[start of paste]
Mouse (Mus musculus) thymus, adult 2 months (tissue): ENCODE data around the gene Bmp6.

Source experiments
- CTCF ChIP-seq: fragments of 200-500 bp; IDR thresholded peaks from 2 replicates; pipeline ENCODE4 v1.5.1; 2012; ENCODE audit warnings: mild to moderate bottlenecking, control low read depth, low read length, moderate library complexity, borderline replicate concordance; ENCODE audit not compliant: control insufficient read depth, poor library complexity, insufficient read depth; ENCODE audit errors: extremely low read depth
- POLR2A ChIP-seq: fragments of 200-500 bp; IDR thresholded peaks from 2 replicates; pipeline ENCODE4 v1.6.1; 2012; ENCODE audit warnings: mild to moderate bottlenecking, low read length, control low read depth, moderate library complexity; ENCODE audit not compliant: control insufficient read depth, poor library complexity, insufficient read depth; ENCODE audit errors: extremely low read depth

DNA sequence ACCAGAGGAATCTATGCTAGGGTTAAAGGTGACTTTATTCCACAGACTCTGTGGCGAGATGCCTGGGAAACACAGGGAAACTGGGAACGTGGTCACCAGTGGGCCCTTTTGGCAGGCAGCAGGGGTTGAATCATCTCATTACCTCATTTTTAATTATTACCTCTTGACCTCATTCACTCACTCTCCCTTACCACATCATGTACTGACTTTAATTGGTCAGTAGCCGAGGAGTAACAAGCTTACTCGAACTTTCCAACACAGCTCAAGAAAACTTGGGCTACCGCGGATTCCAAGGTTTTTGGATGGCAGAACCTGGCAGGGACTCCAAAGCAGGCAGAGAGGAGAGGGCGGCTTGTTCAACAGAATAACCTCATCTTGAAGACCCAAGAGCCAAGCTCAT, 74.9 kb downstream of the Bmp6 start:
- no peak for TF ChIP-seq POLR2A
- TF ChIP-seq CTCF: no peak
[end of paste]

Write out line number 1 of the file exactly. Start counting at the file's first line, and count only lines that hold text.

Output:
Mouse (Mus musculus) thymus, adult 2 months (tissue): ENCODE data around the gene Bmp6.